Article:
Volume 18 Supplement 1

19th Annual SCMR Scientific Sessions

Open Access

How well do individual first pass perfusion images correlate with fully quantitative myocardial blood flow pixel maps?

  • Tendoh Timoh1, 2,
  • Li-Yueh Hsu2,
  • Allison D Ta2 and
  • Andrew E Arai2
Journal of Cardiovascular Magnetic Resonance201618(Suppl 1):P108

https://doi.org/10.1186/1532-429X-18-S1-P108

Published: 27 January 2016

Background

Quantitative pixel mapping in cardiac magnetic resonance (CMR) has been shown to be an accurate estimate of myocardial blood flow (MBF) in perfusion imaging when compared to a microsphere reference standard. We hypothesize that there is a time period during contrast enhancement when individual perfusion images correlate closely with MBF pixel maps.

Methods

27 subjects (17 male; age 62 ± 11 years) with coronary artery disease as defined by quantitative coronary angiography were included in this study. Greater than 70% luminal coronary stenosis of the major epicardial coronaries was present in 2/3rd of the subjects. Perfusion imaging was performed using a saturation recovery steady-state free precession dual-sequence method at 1.5 T during Regadenoson vasodilator stress and at rest, using 0.05 mmol/kg Gadolinium-DTPA. Pixel-wise MBF maps were calculated from a mid-ventricular motion-corrected image series. Myocardial regions of interest were manually traced on the perfusion image series to restrict analysis to the myocardium. The MBF pixel values were then correlated with individual perfusion image signal intensities on a pixel-by-pixel basis for each perfusion image in the series (Pearson's correlation coefficient).

Results

For stress myocardial perfusion images, the average time from start of myocardial enhancement to peak myocardial signal intensity was 7.4 ± 2.2 seconds. The highest correlation between stress perfusion images and MBF pixel maps occurred at 4.5 ± 1.9 seconds after the start of myocardial enhancement and had an R value of 0.80 ± 0.08. The correlation remained within 5 percent of peak correlation for 2.8 ± 1.7 seconds.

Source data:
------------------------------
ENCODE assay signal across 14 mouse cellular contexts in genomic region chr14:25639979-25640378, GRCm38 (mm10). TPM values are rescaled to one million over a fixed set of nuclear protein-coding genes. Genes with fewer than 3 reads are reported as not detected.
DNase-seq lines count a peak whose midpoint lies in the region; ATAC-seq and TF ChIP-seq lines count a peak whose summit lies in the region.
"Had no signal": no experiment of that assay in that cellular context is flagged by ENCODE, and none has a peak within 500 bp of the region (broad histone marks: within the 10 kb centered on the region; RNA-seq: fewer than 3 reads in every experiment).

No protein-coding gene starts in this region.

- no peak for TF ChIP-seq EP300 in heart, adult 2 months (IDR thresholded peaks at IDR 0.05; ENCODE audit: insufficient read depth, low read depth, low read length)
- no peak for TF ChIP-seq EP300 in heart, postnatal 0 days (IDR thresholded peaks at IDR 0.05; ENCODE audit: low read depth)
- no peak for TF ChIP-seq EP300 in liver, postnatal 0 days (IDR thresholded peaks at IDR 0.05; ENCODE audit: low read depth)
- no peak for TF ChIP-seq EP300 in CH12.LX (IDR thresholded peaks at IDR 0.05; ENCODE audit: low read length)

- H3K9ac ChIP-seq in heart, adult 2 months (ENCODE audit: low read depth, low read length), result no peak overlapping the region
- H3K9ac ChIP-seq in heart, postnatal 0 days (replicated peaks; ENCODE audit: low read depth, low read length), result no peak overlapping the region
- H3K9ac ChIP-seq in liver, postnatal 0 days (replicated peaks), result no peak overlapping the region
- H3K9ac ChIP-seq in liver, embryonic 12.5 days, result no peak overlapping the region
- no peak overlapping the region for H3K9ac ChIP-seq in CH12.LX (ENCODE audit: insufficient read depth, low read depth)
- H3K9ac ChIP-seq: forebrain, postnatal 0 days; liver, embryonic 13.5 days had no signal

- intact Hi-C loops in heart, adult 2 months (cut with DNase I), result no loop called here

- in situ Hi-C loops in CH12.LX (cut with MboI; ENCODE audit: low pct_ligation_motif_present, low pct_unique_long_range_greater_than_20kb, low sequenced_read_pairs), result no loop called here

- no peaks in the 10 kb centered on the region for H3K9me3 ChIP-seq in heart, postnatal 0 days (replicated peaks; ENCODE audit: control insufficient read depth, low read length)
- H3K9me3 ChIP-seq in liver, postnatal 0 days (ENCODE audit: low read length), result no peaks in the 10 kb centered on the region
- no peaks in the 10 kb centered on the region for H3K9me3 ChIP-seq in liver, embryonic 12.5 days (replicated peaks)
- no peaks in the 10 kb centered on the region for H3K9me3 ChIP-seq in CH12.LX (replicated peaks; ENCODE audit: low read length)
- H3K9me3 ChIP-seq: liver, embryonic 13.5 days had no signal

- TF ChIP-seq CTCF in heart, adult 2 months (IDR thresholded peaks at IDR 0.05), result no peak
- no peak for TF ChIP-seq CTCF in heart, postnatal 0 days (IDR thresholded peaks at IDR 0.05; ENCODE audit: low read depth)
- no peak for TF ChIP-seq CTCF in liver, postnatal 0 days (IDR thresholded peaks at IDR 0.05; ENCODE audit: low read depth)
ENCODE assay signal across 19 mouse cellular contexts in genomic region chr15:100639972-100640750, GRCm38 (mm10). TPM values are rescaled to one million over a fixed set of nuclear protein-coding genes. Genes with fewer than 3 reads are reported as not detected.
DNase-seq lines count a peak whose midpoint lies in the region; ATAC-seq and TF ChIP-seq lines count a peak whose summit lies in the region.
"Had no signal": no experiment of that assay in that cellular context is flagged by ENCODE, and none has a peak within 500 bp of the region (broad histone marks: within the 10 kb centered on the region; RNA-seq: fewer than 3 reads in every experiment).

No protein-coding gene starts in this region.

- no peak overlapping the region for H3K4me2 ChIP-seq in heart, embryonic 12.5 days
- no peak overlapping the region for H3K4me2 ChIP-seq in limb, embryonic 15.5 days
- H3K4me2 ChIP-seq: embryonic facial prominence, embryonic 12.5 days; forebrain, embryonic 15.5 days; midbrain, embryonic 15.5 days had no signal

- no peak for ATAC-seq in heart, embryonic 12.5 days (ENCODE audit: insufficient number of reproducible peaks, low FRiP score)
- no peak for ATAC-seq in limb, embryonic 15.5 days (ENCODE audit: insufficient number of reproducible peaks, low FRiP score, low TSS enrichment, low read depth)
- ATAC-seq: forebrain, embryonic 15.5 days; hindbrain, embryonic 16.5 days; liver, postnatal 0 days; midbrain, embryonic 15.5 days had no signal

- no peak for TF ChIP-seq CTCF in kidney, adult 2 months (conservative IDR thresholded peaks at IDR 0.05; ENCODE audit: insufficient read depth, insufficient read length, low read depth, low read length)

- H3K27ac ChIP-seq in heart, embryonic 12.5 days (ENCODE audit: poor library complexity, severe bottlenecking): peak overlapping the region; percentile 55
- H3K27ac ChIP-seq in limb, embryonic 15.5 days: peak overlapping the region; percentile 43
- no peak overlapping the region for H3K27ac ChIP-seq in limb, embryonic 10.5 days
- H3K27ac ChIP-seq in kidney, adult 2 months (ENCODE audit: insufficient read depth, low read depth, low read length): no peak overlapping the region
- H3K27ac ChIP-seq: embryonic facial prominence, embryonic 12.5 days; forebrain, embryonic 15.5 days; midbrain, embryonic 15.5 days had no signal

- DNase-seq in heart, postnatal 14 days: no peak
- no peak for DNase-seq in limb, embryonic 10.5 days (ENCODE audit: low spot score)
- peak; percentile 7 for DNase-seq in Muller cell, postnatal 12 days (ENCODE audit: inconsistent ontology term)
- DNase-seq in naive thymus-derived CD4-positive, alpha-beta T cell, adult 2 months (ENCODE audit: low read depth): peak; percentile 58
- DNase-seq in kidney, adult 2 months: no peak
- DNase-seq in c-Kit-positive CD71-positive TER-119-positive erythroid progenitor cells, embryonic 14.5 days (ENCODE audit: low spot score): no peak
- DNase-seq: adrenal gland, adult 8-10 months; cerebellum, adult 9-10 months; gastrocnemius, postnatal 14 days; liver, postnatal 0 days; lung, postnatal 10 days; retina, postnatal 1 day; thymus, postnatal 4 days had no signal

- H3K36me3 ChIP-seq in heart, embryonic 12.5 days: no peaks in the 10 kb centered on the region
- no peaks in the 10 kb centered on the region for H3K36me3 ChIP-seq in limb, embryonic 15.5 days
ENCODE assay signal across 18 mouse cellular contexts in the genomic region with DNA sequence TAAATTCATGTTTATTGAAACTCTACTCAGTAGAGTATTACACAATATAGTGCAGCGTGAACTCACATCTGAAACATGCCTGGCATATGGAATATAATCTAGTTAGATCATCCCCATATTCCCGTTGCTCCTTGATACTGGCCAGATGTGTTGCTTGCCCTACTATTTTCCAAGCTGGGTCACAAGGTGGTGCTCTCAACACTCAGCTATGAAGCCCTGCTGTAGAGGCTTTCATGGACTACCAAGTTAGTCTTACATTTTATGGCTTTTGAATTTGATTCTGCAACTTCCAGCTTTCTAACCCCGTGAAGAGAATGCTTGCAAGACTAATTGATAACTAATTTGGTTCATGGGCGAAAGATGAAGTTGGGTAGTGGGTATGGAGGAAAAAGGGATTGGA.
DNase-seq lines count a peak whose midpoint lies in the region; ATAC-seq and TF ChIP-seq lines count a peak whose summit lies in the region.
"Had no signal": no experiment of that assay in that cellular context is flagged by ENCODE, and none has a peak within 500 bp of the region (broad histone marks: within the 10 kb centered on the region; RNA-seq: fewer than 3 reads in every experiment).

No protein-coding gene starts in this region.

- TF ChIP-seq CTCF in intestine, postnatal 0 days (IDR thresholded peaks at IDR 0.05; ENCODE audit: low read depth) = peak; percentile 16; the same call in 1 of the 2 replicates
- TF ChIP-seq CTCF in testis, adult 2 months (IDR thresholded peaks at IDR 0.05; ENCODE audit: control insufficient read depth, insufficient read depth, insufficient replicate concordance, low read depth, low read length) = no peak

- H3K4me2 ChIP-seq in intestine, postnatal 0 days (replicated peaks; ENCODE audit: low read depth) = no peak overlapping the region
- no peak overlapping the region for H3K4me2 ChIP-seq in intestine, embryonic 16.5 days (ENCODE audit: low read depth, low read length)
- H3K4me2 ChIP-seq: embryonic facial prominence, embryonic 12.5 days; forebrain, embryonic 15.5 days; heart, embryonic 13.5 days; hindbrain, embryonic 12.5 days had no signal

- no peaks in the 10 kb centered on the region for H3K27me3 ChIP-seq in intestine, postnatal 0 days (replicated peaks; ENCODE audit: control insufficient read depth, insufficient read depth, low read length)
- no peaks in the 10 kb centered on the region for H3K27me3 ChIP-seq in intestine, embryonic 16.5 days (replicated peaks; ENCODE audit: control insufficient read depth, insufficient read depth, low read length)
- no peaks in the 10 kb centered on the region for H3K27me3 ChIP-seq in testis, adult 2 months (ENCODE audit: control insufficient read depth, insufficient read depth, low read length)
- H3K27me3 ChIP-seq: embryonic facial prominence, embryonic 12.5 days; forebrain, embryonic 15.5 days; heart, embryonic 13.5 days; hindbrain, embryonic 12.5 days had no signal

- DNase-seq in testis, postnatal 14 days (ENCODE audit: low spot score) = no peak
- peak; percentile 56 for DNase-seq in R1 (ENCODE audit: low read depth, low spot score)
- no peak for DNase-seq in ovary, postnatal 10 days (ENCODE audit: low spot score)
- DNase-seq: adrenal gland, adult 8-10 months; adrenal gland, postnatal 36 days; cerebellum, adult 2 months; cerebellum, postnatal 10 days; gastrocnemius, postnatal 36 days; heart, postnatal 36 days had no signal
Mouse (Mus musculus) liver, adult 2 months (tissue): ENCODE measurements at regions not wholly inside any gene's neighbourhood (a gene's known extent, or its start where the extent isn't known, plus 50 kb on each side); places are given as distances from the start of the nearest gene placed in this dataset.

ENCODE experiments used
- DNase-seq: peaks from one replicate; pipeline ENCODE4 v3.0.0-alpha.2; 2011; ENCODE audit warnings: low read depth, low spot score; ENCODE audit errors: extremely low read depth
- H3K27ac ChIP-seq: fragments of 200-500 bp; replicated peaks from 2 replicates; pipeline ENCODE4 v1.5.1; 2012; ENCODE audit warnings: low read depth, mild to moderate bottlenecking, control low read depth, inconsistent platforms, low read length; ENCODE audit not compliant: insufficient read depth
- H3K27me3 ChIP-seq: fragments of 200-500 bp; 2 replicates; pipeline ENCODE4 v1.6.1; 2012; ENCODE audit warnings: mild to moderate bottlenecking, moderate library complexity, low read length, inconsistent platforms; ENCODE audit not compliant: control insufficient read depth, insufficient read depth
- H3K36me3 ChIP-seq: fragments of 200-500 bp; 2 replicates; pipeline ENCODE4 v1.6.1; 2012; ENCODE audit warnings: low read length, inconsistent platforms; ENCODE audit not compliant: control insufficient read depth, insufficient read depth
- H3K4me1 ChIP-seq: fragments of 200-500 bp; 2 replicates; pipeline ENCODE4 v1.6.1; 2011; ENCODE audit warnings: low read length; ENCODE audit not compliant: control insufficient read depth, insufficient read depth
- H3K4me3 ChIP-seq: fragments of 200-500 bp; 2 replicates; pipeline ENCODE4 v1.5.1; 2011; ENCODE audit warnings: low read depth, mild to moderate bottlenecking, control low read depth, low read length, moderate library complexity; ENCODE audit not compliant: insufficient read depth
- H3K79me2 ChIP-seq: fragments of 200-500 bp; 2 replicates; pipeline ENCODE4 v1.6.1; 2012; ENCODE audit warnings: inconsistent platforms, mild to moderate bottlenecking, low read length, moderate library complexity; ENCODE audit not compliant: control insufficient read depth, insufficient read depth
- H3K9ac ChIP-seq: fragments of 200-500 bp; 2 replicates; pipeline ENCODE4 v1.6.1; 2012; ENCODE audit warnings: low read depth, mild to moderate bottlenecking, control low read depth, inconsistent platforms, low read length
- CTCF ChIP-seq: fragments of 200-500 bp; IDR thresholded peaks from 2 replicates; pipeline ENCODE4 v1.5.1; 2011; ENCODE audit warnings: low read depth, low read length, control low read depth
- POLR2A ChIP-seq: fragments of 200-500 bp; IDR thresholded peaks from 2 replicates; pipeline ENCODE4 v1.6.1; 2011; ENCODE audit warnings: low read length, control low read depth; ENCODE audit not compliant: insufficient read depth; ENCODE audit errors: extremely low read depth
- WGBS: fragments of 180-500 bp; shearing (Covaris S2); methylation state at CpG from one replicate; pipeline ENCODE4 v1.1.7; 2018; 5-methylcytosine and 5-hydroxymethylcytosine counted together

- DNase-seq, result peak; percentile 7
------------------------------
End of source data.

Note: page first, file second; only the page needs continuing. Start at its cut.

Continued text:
For rest myocardial perfusion images, the average time from start of myocardial enhancement to peak myocardial signal intensity was 10.9 ± 3.2 seconds. The highest correlation between rest perfusion images and MBF pixel maps occurred at 7.5 ± 3.0 seconds after the start of myocardial enhancement and had an R value of 0.55 ± 0.16. The correlation remained within 5 percent of peak correlation for 2.9 ± 1.8 seconds. See Figure 1 and Figure 2.
Figure 1

Correlation between stress MBF Pixel Map and signal intensity on each individual stress perfusion image superimposed on LV and myocardial time intensity curves in a patient with severe left-anterior descending coronary artery disease. The vasodilator response is significantly less pronounced in the ischemic segment corresponding to the diseased left-anterior descending coronary artery. The highest correlation tends to occur significantly prior to the time of peak myocardial enhancement. TIC: time intensity curve.

Figure 2

CMR Stress Perfusion (on left) and Quantitative MBF Perfusion Pixel Map Image (on right) in the same patient with severe left-anterior descending coronary artery disease from Figure 1a. The stress perfusion image is that acquired from the predicted time period of peak correlation. Note there is differentially reduced blood flow in the distribution of the diseased left-anterior descending coronary artery relative to remote myocardium. The range of low and high values is suitable for correlation statistics on a pixel-by-pixel basis.

Conclusions

There is a characteristic and consistent time period during contrast enhancement on the perfusion images that correlate best to the quantitative MBF perfusion pixel maps. The correlation, as expected, is higher with stress perfusion imaging than rest perfusion imaging. It may be possible to target perfusion images in this time period to improve the efficiency of clinical image interpretation.

Authors’ Affiliations

(1)
Cardiology, Medstar Georgetown University Hospital and Washington Hospital Center
(2)
Advanced Cardiovascular Imaging Laboratory, National Heart, Lung, and Blood Institute, National Institutes of Health

Copyright

© Timoh et al. 2016

This article is published under license to BioMed Central Ltd. This is an Open Access article distributed under the terms of the Creative Commons Attribution License (http://creativecommons.org/licenses/by/4.0), which permits unrestricted use, distribution, and reproduction in any medium, provided the original work is properly cited. The Creative Commons Public Domain Dedication waiver (http://creativecommons.org/publicdomain/zero/1.0/) applies to the data made available in this article, unless otherwise stated.

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